LETHBRIDGE: City council is dealing with more than $2 million in unexpected overhead.
A report released Monday revealed a $2.3 million dollar surplus in city spending for the year 2010. But city treasurer Corey Wight says it wouldn't be easy to return all that money directly to taxpayers' pockets.
"These are one-time amounts that go into the MRSR [Municipal Revenue Stabilization Reserve], so it's difficult to say that that can flow out automatically, because it's a one-time amount. And when we're talking about taxes, we're talking about every year ongoing forever," says Wight.
"If you put $1 million in the MRSR today, you can't necessarily flow out $1 million next year, because then the next year you need another million and then another million after that," he says.
Wight adds that city staff monitor the MRSR reserve fund and try to bring out "as much as we can" to relieve taxation over the long term. But in this case, the surplus amounts to only about 1.2 per cent of the city's total operating budget, virtually a drop in the bucket.
Aldermen may combat budget bloat by streamlining services
In the weeks leading to upcoming budget talks, council has signaled they will be looking to trim service levels and staffing for the next three-year term. Ald. Bridget Mearns led the charge to cut six unfilled jobs slated for hire in 2011, deemed "low risk" to city operations. And now others say they want to take a hard look at additional methods of reducing budget pressure.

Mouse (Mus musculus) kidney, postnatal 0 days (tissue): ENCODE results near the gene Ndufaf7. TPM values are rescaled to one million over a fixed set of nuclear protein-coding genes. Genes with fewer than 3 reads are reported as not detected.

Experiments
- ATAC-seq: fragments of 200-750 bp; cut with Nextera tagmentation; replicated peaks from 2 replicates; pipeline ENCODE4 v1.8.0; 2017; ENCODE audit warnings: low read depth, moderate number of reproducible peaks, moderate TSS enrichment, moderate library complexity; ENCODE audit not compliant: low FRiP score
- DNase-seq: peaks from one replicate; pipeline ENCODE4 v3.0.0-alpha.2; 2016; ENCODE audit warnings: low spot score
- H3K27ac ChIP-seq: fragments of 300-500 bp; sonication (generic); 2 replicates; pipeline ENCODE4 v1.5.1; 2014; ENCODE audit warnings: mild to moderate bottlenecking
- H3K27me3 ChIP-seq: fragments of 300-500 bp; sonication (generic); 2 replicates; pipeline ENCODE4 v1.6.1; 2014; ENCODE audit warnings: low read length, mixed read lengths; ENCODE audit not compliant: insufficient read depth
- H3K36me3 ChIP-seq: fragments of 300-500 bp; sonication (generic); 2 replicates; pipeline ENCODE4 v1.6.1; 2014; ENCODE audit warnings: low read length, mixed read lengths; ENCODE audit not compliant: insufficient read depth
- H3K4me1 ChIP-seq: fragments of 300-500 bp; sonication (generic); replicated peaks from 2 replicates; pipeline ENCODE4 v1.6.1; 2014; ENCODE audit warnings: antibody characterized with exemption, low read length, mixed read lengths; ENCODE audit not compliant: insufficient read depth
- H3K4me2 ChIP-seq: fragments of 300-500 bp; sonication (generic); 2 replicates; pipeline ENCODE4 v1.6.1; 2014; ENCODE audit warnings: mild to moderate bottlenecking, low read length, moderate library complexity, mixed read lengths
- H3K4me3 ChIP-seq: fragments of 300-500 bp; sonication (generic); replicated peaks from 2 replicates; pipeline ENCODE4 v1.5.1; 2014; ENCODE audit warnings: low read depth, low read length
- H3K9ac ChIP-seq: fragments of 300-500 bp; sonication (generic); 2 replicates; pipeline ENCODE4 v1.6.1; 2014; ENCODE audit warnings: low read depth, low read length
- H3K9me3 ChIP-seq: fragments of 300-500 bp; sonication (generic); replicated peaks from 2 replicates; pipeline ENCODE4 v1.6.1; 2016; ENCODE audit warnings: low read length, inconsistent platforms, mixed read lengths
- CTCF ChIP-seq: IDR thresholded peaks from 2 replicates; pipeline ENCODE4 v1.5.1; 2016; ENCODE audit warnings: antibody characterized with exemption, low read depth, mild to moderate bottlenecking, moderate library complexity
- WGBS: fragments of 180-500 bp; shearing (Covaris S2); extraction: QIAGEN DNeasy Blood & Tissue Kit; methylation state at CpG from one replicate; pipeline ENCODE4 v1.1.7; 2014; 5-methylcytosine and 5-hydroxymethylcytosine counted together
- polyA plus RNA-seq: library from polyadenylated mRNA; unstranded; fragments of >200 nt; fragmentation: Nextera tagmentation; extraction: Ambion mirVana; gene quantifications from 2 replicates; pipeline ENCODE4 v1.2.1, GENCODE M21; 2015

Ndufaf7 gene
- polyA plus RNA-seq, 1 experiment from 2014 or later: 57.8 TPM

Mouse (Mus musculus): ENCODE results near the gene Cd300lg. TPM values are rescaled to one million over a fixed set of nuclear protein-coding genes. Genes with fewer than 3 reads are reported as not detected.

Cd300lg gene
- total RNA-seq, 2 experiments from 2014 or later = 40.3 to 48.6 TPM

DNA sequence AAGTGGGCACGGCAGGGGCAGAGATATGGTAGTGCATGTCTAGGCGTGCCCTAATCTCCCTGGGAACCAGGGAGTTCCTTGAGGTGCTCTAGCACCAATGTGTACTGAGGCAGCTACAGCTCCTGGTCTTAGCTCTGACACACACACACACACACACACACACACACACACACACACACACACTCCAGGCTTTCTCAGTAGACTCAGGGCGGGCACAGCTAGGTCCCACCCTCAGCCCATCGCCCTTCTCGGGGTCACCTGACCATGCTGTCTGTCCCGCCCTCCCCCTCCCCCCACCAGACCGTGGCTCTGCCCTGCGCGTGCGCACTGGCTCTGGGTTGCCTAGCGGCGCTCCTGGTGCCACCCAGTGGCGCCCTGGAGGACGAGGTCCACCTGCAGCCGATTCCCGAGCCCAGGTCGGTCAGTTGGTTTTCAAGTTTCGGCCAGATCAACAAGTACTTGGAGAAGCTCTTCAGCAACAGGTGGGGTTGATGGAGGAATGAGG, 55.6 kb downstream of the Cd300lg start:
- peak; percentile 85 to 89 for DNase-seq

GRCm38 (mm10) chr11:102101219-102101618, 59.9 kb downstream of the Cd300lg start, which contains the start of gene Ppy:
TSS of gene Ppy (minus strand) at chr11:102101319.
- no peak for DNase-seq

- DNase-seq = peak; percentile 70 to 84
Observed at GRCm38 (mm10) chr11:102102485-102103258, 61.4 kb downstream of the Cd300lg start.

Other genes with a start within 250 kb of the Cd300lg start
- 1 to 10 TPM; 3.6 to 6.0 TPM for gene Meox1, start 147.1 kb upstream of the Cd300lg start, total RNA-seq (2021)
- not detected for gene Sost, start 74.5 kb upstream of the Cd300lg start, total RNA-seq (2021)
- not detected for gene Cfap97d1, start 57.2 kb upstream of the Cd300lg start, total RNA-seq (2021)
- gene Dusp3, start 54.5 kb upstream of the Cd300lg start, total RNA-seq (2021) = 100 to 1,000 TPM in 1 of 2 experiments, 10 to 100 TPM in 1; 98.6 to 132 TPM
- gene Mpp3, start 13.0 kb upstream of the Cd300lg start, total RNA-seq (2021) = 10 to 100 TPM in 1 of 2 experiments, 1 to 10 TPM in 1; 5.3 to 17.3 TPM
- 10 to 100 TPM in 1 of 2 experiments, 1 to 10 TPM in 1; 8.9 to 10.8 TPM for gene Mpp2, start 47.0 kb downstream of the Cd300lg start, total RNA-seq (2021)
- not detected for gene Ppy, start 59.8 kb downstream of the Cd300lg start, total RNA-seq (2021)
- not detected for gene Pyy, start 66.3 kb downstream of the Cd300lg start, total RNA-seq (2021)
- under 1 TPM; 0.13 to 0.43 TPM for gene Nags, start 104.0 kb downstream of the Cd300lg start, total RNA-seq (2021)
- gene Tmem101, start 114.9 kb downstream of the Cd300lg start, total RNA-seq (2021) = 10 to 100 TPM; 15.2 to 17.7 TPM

"We're going to have a 4.7 per cent tax increase, without any new initiatives," Ald. Faron Ellis tells Country 95 News of current estimates.
He says areas like transit, where low demand and dwindling revenue are forcing the city to basically subsidize the service, will likely undergo a revamp.
"For my money, when you have a decade of doing things one way: you say you're trying to increase demand and that demand is not materializing, then it's time to look at other alternatives," says Ellis.